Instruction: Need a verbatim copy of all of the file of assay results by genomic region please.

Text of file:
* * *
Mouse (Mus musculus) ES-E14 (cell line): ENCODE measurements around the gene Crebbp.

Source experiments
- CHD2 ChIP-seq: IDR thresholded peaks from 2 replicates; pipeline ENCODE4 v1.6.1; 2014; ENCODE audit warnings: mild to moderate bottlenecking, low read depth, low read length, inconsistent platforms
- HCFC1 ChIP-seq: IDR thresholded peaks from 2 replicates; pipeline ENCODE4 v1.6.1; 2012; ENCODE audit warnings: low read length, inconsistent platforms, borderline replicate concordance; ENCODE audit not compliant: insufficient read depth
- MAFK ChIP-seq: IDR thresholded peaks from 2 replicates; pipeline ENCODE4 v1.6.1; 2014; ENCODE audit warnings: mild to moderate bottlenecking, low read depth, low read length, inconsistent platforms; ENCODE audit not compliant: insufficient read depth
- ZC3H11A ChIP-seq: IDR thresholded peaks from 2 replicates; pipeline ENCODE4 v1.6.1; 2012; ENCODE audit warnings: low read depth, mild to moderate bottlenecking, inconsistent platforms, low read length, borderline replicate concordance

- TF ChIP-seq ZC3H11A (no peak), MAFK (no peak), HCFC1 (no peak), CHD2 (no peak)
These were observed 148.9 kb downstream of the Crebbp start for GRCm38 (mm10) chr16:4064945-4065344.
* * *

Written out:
Mouse (Mus musculus) ES-E14 (cell line): ENCODE measurements around the gene Crebbp.

Source experiments
- CHD2 ChIP-seq: IDR thresholded peaks from 2 replicates; pipeline ENCODE4 v1.6.1; 2014; ENCODE audit warnings: mild to moderate bottlenecking, low read depth, low read length, inconsistent platforms
- HCFC1 ChIP-seq: IDR thresholded peaks from 2 replicates; pipeline ENCODE4 v1.6.1; 2012; ENCODE audit warnings: low read length, inconsistent platforms, borderline replicate concordance; ENCODE audit not compliant: insufficient read depth
- MAFK ChIP-seq: IDR thresholded peaks from 2 replicates; pipeline ENCODE4 v1.6.1; 2014; ENCODE audit warnings: mild to moderate bottlenecking, low read depth, low read length, inconsistent platforms; ENCODE audit not compliant: insufficient read depth
- ZC3H11A ChIP-seq: IDR thresholded peaks from 2 replicates; pipeline ENCODE4 v1.6.1; 2012; ENCODE audit warnings: low read depth, mild to moderate bottlenecking, inconsistent platforms, low read length, borderline replicate concordance

- TF ChIP-seq ZC3H11A (no peak), MAFK (no peak), HCFC1 (no peak), CHD2 (no peak)
These were observed 148.9 kb downstream of the Crebbp start for GRCm38 (mm10) chr16:4064945-4065344.